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Beyond Plastic Bag Bans: Unintended Consequences, Other Forms Of Waste Reduction

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Plastic bags. We use them all the time. We pack our groceries in them and receive our local Chinese take-out in them. Plastic bags are everywhere. According to the Wall Street Journal, 100 billion plastic bags are used in the United States each year. 

With all of this plastic bag consumption comes concerns about how the waste impacts the environment. Because of this, many cities, states and even counties have banned them. Locally, former Logan city council member Herm Olsen has been working to implement a ban in Logan and Cache County. 

“Together we need to step up our efforts to eliminate single-use plastic bags. It’s an opportunity for merchants to step forward and make a statement through their marketing and merchandising efforts to eliminate single-use plastic bags,” Olsen said at a Logan City Council Meeting in December. 

At this meeting, Logan city officials voted to create a plastic bag management plan that would require business owners to choose between not using single-use plastic bags or charging the customer for the bag. 

The plan was to be implemented in April, but in February the council voted to delay the start date to July. According to Logan Mayor Holly Daines, the council received feedback from the solid waste advisory board that would require more time to implement. 

The solid waste advisory board is made up of a variety of local elected officials and helped draft a plan for plastic reduction across Cache County. 

“They were going through the process with their communities and their constituents and trying to get some general consensus on the waste management plan,” Daines said. “And they felt like Council, passing the ban just for Logan, maybe jumped the gun a little bit and it will be much more effective if we can get people countywide to join us and so it's the same ordinance for everyone. “

Passionate environmentalists are concerned this delay is an effort to stonewall the plastic management plan. Mayor Jeff Young of Richmond, on behalf of the solid waste advisory board, said they are still actively participating in this issue. He said the goal of future board discussions is to formalize the details and see what kind of countywide compromise can be made. 

“So it's not,the ban side of getting everything they want,” Young said, “but it's definitely not the far rural side getting what they want. So we're trying to reach a reasonable option that can work.”

Young said the main concern members of the board and business owners in the county have, is that business will be disproportionately affected based on both their location in the county and their size. For example, if bags are only banned in Logan, would that drive shoppers to other parts of the county where bags were available at no additional cost?

William Shughart, an economics professor at Utah State University, shared this concern. 

“Walmart certainly can bear the cost,” Shughart said. “But small businesses, particularly those that handle food, are going to be hit with an increase in cost for the customers that want to take food out of the store. And some of those costs will be passed on to consumers, some will fall on the employees, in the form of lower wages. So people that support the ban have not thought about the trade-offs that must be made.”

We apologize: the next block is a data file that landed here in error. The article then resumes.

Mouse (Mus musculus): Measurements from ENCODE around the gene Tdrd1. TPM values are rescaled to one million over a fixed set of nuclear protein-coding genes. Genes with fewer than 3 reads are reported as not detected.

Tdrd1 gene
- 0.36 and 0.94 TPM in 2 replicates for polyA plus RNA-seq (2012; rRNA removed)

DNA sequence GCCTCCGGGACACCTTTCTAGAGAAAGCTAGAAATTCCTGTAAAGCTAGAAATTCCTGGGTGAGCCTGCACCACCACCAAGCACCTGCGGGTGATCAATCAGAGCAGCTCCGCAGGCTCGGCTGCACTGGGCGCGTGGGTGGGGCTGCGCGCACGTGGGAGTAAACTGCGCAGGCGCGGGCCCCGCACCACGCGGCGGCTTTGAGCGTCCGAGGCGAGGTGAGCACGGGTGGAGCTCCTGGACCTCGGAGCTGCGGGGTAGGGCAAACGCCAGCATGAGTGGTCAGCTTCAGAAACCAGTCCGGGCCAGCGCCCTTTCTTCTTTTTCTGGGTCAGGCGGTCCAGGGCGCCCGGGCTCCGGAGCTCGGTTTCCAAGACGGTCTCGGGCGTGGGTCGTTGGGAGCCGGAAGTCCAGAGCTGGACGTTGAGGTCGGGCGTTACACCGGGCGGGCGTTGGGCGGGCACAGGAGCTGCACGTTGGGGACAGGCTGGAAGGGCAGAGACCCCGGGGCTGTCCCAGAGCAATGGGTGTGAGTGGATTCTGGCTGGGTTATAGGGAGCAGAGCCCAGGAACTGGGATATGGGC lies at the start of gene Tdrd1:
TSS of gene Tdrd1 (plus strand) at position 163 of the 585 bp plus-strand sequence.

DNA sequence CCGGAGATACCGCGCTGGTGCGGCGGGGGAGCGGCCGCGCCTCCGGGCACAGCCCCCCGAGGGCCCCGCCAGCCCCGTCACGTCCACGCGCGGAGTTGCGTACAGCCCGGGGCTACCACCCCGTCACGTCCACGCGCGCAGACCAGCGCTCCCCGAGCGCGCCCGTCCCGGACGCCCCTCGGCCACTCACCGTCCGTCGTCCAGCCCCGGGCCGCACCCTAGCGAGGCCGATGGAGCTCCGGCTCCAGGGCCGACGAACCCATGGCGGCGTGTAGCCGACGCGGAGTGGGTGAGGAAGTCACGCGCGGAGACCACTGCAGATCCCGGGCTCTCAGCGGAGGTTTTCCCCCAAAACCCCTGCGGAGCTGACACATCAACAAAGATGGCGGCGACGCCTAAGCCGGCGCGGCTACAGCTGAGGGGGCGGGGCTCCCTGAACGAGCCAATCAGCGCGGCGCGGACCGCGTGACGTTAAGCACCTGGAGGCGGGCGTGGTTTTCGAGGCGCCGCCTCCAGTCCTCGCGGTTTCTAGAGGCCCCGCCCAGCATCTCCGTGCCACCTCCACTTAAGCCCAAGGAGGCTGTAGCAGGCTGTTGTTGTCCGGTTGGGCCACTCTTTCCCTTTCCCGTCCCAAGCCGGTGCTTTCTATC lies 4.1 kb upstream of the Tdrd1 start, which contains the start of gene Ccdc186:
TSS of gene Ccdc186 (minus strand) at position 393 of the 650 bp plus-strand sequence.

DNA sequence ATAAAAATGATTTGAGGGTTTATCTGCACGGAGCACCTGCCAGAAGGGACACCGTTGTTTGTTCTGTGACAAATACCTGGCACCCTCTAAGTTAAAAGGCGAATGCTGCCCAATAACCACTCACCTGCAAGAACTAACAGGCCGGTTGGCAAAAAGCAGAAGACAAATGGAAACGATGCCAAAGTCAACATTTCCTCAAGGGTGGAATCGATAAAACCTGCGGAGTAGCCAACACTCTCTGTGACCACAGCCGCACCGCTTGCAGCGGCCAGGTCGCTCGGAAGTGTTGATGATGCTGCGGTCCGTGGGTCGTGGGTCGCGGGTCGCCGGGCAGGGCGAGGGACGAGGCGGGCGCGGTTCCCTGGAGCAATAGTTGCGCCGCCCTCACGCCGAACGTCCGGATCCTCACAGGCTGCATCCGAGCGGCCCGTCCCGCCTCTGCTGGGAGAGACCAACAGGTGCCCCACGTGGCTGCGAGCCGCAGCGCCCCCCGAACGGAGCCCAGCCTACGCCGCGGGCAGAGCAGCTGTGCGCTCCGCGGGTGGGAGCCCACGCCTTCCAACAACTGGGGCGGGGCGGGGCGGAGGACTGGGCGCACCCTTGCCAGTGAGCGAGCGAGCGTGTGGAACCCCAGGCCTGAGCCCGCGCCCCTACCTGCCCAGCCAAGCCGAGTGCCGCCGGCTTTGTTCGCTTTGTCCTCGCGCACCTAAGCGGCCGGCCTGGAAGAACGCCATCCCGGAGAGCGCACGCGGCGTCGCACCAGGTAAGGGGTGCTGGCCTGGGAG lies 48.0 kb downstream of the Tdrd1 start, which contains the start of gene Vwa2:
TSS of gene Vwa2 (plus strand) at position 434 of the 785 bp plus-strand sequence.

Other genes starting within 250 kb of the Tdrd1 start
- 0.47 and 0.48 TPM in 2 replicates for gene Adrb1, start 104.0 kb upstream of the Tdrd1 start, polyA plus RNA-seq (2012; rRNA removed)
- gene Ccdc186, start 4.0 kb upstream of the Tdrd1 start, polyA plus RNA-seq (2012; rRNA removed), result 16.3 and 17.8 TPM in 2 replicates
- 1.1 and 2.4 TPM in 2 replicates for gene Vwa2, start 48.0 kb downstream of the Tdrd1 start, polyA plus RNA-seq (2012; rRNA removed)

However, Edwin Stafford, a marketing professor at USU and a renewable energy entrepreneur, has a different perspective. He is worried about the large amount of waste people dispose of each year and believes if this is not reduced, people will pay for it in their taxes.

“We've got these inexpensive landfills that are run by governments,” Stafford said. “They're all taxpayer subsidized. And so the challenge we have is that most businesses know that putting some kind of plastic out in the world, some government landfill out there is going to receive it, and they don't have to think about it. But because we rely so much on the government to take care of all of our garbage it creates disincentives for us to figure out how to recycle or how to reuse these resources. Landfills are not are not very profitable kinds of enterprises for governments to get into. You can't tax a landfill.”

And when it comes to reusable bags, Stafford said it’s important to be aware that these bags have their own consequences. 

According to a study conducted in the U.K., a consumer has to use a cotton bag 131 times and a paper bag three times to be more ecologically friendly than a single-use plastic bag. 

Plastic bags aren’t the only items Stafford is concerned about filling up landfill space. He said that other disposables, such as straws, water bottles, paper and Styrofoam dishes, are used without much thought of where they will end up. 

Making a difference in reducing the waste flow will require people to make changes in those areas as well. Not only would this benefit the environment Safford said, but it would likely lead to taxpayers paying less for waste disposal. 

It’s because of the complexity and the nuances of this issue that Young said he wants to make sure that whatever is done to manage plastic bags, is not done in a polarizing way. He wants the next steps to work for the county as a whole. 

“We're all here because we love our valley,” Young said. “I've met with multiple mayors, including Mayor Daines of Logan, who have really tried to bridge gaps and keep things where we can work together. And we're better as a community, if we're able to understand where each of us are at and the value that each of us have to offer in our own perspective and what we're giving. And then collectively, we can bring that together and say, this is the society that we really all want to have because we're all better for it.”